The Fine Art of Not Casting

The Fine Art of Not Casting

Jason Borger | Tuesday, 22 March 2016

While I often write about casting, sometimes the best fishing techniques aren’t casting-centric. Dapping is one of those techniques. What follows is a short look at dapping with everyday gear, something that I’ve done a fair amount of over the years.

Dapping is a very old, direct approach that lends itself to straightforward equipment—such as a pole and a length of line. When using what one might call “standard” fly-fishing gear, dapping is typically done with the leader and perhaps a small amount of line pulled out of the rod tip. The intent is to be able to hold the rod out over the water, and “dap” the fly on the surface. Usually the dap portion involves just enough movement to make the fly look like it is fluttering or dancing (not full-on disco). Tuning the length of line out of the rod tip to best match your position in relation to the water and to the needed dapping movement is key. A lot of slack becomes hard to control, and a rod tip too close to the fly might be a visual problem. As a general rule, I go with a line length that allows me to do what I need to do in terms of fly movement/control, but I don’t go any shorter.

From an application standpoint, the fly can fished on a variety of waters in a variety of ways: motionless, dead-drifted or whatever you want. Keep in mind, that too much movement might be a turn-off to the fish. Just keep the action realistic, maybe with some sort of “attention getter” if you feel it’s needed. On the flip-side, I’ve dapped with imitations of mice and frogs, and those aren’t dainty (neither are the takes)!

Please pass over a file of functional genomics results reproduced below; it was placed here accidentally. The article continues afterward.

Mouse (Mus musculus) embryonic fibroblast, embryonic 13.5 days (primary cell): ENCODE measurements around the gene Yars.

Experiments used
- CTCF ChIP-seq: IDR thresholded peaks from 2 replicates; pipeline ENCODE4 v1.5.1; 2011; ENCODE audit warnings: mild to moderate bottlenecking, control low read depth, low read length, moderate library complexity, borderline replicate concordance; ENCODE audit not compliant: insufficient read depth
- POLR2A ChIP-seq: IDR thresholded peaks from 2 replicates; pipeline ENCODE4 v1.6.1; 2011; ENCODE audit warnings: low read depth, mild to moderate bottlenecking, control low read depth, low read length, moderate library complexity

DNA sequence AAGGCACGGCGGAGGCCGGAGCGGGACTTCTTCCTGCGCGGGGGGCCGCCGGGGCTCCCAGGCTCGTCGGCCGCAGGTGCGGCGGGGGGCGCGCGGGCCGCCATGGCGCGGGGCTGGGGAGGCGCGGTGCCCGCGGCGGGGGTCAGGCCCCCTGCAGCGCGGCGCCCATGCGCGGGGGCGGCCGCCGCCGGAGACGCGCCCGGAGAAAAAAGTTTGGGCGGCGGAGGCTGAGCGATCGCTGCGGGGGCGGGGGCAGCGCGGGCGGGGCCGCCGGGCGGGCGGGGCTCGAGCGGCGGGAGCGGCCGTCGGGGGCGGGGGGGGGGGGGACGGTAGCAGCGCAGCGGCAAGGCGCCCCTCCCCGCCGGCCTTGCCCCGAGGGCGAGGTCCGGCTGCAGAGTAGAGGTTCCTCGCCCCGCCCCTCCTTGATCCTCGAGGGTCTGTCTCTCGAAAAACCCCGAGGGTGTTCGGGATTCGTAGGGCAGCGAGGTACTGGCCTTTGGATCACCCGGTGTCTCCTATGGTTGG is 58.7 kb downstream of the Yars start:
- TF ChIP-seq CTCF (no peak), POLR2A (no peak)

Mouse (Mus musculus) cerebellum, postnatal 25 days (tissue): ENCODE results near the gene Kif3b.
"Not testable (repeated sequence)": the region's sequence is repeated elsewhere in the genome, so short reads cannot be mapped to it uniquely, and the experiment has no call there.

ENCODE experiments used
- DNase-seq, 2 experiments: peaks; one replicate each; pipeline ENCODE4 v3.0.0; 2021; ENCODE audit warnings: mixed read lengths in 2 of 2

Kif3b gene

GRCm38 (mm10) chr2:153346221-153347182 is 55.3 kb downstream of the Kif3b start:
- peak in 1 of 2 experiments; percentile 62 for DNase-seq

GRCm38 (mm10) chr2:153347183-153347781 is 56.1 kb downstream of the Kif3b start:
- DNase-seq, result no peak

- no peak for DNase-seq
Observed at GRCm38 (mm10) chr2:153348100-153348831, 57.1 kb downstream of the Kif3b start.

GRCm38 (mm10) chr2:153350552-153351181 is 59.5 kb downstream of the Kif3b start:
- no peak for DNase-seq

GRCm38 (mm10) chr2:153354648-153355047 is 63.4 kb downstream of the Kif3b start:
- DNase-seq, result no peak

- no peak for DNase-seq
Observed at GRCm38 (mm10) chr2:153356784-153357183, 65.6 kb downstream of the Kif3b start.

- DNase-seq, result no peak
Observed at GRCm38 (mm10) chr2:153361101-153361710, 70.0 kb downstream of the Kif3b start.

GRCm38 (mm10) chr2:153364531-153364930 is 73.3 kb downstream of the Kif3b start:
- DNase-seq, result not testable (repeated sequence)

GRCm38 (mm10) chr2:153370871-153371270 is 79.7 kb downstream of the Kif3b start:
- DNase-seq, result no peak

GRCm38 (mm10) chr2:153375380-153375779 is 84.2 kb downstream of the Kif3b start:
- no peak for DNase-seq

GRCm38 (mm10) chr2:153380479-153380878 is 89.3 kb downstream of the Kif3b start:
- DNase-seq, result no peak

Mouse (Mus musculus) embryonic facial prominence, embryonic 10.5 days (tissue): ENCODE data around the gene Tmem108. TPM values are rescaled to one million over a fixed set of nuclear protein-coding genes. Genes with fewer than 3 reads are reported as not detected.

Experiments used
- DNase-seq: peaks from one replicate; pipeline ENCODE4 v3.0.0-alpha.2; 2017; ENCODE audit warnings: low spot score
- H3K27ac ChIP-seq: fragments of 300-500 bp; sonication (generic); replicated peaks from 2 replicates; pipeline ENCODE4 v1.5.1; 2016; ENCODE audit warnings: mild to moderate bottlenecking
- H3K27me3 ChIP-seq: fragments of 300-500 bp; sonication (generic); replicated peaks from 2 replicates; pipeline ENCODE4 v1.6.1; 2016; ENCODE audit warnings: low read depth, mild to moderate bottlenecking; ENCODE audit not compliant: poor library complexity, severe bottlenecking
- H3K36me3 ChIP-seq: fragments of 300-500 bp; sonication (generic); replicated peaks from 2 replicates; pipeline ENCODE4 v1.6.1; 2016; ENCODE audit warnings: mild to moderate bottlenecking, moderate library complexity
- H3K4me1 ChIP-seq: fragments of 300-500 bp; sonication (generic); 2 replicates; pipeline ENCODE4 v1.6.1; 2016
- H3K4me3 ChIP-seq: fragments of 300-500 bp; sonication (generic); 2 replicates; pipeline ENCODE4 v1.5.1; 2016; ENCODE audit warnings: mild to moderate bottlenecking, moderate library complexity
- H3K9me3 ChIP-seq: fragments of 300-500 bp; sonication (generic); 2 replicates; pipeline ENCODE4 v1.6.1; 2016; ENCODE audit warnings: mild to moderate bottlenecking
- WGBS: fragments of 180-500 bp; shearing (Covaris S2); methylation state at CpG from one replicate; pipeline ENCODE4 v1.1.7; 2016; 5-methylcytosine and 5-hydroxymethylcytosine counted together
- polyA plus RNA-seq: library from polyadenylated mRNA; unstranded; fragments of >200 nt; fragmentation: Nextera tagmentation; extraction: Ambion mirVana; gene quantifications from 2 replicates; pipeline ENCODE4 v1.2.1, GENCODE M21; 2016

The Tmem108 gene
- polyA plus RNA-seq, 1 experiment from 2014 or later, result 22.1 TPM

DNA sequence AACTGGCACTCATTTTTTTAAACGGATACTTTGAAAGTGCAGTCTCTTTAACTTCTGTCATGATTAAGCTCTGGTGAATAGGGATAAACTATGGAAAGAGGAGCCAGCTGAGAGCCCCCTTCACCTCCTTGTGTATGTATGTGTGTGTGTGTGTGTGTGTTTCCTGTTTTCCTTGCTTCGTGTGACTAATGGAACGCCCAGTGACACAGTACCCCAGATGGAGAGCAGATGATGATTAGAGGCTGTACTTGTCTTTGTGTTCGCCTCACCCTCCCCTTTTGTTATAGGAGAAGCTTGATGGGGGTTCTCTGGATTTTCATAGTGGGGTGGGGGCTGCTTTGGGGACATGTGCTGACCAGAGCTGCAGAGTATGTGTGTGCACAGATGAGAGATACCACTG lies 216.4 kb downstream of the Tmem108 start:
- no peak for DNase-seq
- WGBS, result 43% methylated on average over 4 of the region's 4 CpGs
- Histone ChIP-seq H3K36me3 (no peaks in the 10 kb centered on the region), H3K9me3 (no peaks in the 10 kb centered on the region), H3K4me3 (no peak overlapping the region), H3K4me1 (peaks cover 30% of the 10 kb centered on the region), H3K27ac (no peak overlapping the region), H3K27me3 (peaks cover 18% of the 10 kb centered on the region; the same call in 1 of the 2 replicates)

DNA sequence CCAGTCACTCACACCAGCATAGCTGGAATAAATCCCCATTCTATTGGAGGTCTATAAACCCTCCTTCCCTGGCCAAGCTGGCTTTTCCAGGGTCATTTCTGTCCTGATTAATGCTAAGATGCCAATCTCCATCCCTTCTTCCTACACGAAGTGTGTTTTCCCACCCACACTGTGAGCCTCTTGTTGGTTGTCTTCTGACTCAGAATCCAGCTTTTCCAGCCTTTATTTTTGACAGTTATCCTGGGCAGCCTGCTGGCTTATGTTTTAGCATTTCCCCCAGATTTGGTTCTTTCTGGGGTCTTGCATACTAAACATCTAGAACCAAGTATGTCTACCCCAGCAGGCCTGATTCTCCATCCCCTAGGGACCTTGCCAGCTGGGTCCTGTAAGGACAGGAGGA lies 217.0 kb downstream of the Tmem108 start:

Dapping may also be the technique of choice when you need to get a nymph deep and place it precisely in front of a fish’s nose. The fly can not only be sunk straight down, but it can be “jigged” for extra effect.


While part of the excitement of Dapping comes from being so close to the action, you can also Dap remotely. This is done in stillwaters when prospecting for wary fish that have established defined cruising lanes. The idea is to get the fly on the water, set the rod in a bush or the grass, then scuttle back to cover and wait for a fish to come to the fly. Once the fish has taken the fly, you spring forth and set the hook. As an angling approach, it has shades of old-school pole-and-bobber fishing, but is still effective with a fly. 


My father and I had a morning some years ago when we did nothing but remote dapping. We were fishing a lake that had a steep pine-backed shoreline with tall grasses right down to waterside. Our first casts to fish cruising just off the grass proved that we were not going to catch anything, even crouched down. The fish were just too spooky in the high-altitude light. So, we resorted to remote dapping, lurking in the pines 25 feet or so back. My father had the fish of the day, a 57 cm rainbow that sipped a tiny Griffith’s Gnat as we peered out from our sap-soaked hiding place. It was an angling morning saved by the fine art of not casting.